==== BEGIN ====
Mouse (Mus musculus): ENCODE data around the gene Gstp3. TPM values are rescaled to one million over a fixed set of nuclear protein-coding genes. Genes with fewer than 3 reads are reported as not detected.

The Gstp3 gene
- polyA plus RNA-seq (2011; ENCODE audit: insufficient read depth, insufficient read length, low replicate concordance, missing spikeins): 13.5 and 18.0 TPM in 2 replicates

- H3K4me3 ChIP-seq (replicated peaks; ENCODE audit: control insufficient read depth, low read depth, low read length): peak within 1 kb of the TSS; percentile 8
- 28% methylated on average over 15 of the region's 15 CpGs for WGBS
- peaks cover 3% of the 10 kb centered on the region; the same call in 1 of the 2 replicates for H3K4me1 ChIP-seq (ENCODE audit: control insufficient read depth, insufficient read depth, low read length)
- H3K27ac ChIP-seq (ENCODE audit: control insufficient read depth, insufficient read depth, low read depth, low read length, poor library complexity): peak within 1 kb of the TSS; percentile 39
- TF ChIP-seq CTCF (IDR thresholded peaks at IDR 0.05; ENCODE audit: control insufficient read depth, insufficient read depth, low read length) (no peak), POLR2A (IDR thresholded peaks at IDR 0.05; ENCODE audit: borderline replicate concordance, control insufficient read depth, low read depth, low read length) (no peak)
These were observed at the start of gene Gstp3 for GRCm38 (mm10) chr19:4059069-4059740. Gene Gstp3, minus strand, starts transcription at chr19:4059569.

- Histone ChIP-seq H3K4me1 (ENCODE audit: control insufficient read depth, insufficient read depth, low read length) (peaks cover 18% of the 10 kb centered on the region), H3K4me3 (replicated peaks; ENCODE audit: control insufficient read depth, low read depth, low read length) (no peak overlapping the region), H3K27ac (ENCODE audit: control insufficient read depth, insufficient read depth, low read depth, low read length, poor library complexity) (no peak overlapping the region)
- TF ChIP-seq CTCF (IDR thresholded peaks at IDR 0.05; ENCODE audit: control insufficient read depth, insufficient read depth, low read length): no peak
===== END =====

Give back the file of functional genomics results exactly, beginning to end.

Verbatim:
Mouse (Mus musculus): ENCODE data around the gene Gstp3. TPM values are rescaled to one million over a fixed set of nuclear protein-coding genes. Genes with fewer than 3 reads are reported as not detected.

The Gstp3 gene
- polyA plus RNA-seq (2011; ENCODE audit: insufficient read depth, insufficient read length, low replicate concordance, missing spikeins): 13.5 and 18.0 TPM in 2 replicates

- H3K4me3 ChIP-seq (replicated peaks; ENCODE audit: control insufficient read depth, low read depth, low read length): peak within 1 kb of the TSS; percentile 8
- 28% methylated on average over 15 of the region's 15 CpGs for WGBS
- peaks cover 3% of the 10 kb centered on the region; the same call in 1 of the 2 replicates for H3K4me1 ChIP-seq (ENCODE audit: control insufficient read depth, insufficient read depth, low read length)
- H3K27ac ChIP-seq (ENCODE audit: control insufficient read depth, insufficient read depth, low read depth, low read length, poor library complexity): peak within 1 kb of the TSS; percentile 39
- TF ChIP-seq CTCF (IDR thresholded peaks at IDR 0.05; ENCODE audit: control insufficient read depth, insufficient read depth, low read length) (no peak), POLR2A (IDR thresholded peaks at IDR 0.05; ENCODE audit: borderline replicate concordance, control insufficient read depth, low read depth, low read length) (no peak)
These were observed at the start of gene Gstp3 for GRCm38 (mm10) chr19:4059069-4059740. Gene Gstp3, minus strand, starts transcription at chr19:4059569.

- Histone ChIP-seq H3K4me1 (ENCODE audit: control insufficient read depth, insufficient read depth, low read length) (peaks cover 18% of the 10 kb centered on the region), H3K4me3 (replicated peaks; ENCODE audit: control insufficient read depth, low read depth, low read length) (no peak overlapping the region), H3K27ac (ENCODE audit: control insufficient read depth, insufficient read depth, low read depth, low read length, poor library complexity) (no peak overlapping the region)
- TF ChIP-seq CTCF (IDR thresholded peaks at IDR 0.05; ENCODE audit: control insufficient read depth, insufficient read depth, low read length): no peak